Robberies less frequent, but still a risk

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On March 3, a Case Western Reserve University Italian language professor and a friend were walking to Strosacker Auditorium for an Italian movie screening when the friend’s purse was stolen. Two days before that, a CWRU student was walking on East 123rd Street when four individuals pulled up in an SUV, got out and robbed the student of his property. Less than a month before that, two suspects robbed a student at gunpoint at the intersection of Murray Hill Road and Edgehill Road.

A total of four robberies have happened on or around campus so far this semester, but the university says these rates have not increased since December.

Cleveland isn’t the most dangerous city to live in, but it is close; some sources place it in the top 10 most dangerous cities in the United States.

Fourth-year Arjun Venkatesh was with a friend his sophomore year when they were robbed at gunpoint on East 118th Street. Venkatesh said being robbed was a wake-up call to him, coming from his hometown where people can leave the keys in their cars and their houses unlocked.

“It kind of made me realize I’m not in that little safety bubble anymore, that sort of neighborhood,” he said.

A university spokesperson reminded students to travel in groups, stay aware of their surroundings and not use electronics while walking at night. They also urged students to use Safe Ride shuttles, the CWRU Shield app, blue-light phones and call boxes. They also noted that students should resist the urge to fight back, as they cannot know what may happen.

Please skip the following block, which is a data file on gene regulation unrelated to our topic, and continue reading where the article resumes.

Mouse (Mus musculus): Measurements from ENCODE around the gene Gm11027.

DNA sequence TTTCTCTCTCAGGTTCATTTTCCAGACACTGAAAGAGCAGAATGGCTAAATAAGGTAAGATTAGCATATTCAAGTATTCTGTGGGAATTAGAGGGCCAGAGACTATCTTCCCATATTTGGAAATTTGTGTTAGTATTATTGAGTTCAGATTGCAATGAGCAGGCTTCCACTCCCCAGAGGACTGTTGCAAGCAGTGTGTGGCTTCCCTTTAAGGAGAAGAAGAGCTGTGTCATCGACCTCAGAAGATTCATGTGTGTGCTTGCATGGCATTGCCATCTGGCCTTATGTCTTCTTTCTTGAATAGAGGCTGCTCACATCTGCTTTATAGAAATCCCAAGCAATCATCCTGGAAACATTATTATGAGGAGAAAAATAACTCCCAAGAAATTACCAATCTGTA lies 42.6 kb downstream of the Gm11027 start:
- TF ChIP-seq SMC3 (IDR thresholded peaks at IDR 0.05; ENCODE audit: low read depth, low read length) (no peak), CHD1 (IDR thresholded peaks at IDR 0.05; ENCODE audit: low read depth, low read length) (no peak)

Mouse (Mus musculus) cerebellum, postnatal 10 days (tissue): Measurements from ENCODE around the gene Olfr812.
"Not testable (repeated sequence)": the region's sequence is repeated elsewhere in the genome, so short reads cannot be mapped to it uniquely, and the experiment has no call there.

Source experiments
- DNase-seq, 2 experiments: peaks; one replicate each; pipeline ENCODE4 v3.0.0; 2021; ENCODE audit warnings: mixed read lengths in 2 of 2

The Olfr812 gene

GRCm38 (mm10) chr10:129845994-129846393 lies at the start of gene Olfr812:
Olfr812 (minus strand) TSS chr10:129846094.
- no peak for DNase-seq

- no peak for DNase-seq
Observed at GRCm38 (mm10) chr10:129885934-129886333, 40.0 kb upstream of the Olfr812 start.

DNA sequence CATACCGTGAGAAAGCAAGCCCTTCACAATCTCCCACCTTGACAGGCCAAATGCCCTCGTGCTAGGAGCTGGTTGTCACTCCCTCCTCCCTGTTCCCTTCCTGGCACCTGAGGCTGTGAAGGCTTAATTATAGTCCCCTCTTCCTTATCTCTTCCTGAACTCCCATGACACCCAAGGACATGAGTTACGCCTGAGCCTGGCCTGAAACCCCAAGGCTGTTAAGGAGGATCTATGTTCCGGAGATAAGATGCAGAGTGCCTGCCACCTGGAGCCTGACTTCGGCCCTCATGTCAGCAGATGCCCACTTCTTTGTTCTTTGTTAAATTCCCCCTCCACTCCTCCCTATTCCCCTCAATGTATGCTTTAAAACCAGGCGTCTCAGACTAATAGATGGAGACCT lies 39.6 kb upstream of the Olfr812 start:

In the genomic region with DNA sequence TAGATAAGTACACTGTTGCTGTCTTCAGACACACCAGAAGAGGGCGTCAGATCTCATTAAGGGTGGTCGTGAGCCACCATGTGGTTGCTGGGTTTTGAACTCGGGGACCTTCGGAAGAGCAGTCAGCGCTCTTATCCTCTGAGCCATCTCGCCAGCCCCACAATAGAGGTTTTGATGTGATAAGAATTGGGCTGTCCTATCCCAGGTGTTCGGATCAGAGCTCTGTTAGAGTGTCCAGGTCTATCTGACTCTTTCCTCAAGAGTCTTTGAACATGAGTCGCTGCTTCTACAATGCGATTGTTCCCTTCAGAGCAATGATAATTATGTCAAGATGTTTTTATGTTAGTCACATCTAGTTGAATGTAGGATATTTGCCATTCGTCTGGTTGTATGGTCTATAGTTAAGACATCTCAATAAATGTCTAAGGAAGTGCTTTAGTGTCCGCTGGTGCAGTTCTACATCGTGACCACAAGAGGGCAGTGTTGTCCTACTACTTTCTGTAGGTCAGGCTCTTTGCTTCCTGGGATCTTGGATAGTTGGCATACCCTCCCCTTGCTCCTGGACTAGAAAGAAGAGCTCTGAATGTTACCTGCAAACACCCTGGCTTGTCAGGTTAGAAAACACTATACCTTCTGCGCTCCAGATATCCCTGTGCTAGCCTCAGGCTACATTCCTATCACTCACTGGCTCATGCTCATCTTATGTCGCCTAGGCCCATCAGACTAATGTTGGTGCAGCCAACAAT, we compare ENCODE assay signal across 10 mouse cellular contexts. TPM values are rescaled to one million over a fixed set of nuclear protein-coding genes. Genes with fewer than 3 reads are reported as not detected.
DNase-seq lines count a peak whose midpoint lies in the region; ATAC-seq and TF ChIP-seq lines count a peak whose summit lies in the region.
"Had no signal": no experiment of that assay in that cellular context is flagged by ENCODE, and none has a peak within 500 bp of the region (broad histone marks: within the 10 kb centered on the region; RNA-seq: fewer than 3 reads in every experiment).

This advice will not help students in every situation, though.

Venkatesh was with a friend and they weren’t on their phones or distracted by electronic devices.

“Definitely … when you’re walking around, even if you are with a group of people, keep your wits about you,” said Venkatesh. “Don’t zone out. Be aware of your surroundings.”

According to a university spokesperson, students who find themselves the victim of a robbery should contact the police immediately afterwards. Police will ask for identifying information, so trying to remember as much about the suspect’s physical description is beneficial, including height, weight, eye and hair color, tattoos and hair and facial hair style. If a vehicle is involved, any identifying information is also helpful, including number of doors, color and body style.

It can also help students to set complex passwords on phones and electronic devices, and consider installing security apps. By chance, Venkatesh had installed an app on his phone before the mugging that took a picture of a suspect after the stolen phone had an incorrect password entered five times. The app emailed the picture to Venkatesh, which he was able to go to the police with.